Every Little Helps – June 2012

Every Little HelpsAfter predicting that drought would turn to flood (see my previous article), I’m certain that making little changes really can make a difference. Butt installed, we’ve enough free water to keep plants and fish happy. Unfortunately, its going to be a record hay-fever season as a result …

I read in 2009 that 15 of the world’s largest cargo ships made as much sulphur dioxide (a source of acid rain) as all the world’s 760 million cars … but the same statistic was applied this week to cruise ships. Who writes this stuff and do they check it? Deciding how to make a difference is hard enough, without misinformation and “greenwashing”.

With all the hype of the Olympics it was good to hear – on our school trip to the London site – that environmental concerns for the development had been carefully thought out and measured. A report from says that although there were many really good intentions, there will be mixed success at achieving their sustainability goals. I particularly appreciated their disappointment the Olympic torch couldn’t be made “low carbon”.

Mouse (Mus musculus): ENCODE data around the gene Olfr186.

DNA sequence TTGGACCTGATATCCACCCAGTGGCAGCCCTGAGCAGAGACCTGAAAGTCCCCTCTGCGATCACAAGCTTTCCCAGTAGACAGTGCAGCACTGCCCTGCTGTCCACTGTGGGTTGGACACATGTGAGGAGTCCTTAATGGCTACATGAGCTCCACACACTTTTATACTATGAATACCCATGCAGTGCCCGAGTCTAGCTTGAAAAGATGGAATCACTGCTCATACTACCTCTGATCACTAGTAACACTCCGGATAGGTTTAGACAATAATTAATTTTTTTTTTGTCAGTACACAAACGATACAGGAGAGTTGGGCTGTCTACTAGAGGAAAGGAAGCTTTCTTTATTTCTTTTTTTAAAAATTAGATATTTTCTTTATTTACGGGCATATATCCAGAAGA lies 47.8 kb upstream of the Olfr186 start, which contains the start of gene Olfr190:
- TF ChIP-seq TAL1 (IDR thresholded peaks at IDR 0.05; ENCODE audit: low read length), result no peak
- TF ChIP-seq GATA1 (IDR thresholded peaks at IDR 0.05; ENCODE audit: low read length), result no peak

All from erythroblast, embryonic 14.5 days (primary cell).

Let’s concentrate on their achievements – after all, nobody’s perfect. Lots of the materials used in construction, much of the energy to run the games, loads of the water in and on the stadia will meet sustainability targets. Perhaps most of all, though, was the extent that sustainability was considered important: more than for any other large-scale development in the UK, if not the world.

Finally, once the excitement is over, the legacy considerations kick in: re-using as much as possible of the buildings (the basketball building is moving to the next Games), waste (70% re-cycled) and even people (outplacement of the contractors). Perhaps this could become a realistic model of how to plan such developments in future.

In contrast, it saddened me to hear that suggested strengthening of planning requirements for insulation of existing properties (which will save householders money even in the medium term) was greeted as a “planning tax” by the media. It’s about investing in our future, not about paying to “be green”. We don’t fully recognise the costs of clean water, cheap power and “acceptable levels” of pollution: if we did, we’d all be clamouring to do more to help.

Good information and foresight are essential parts of making the right choices. Choose your sources with care.

guardian/shipping-pollution – pdf


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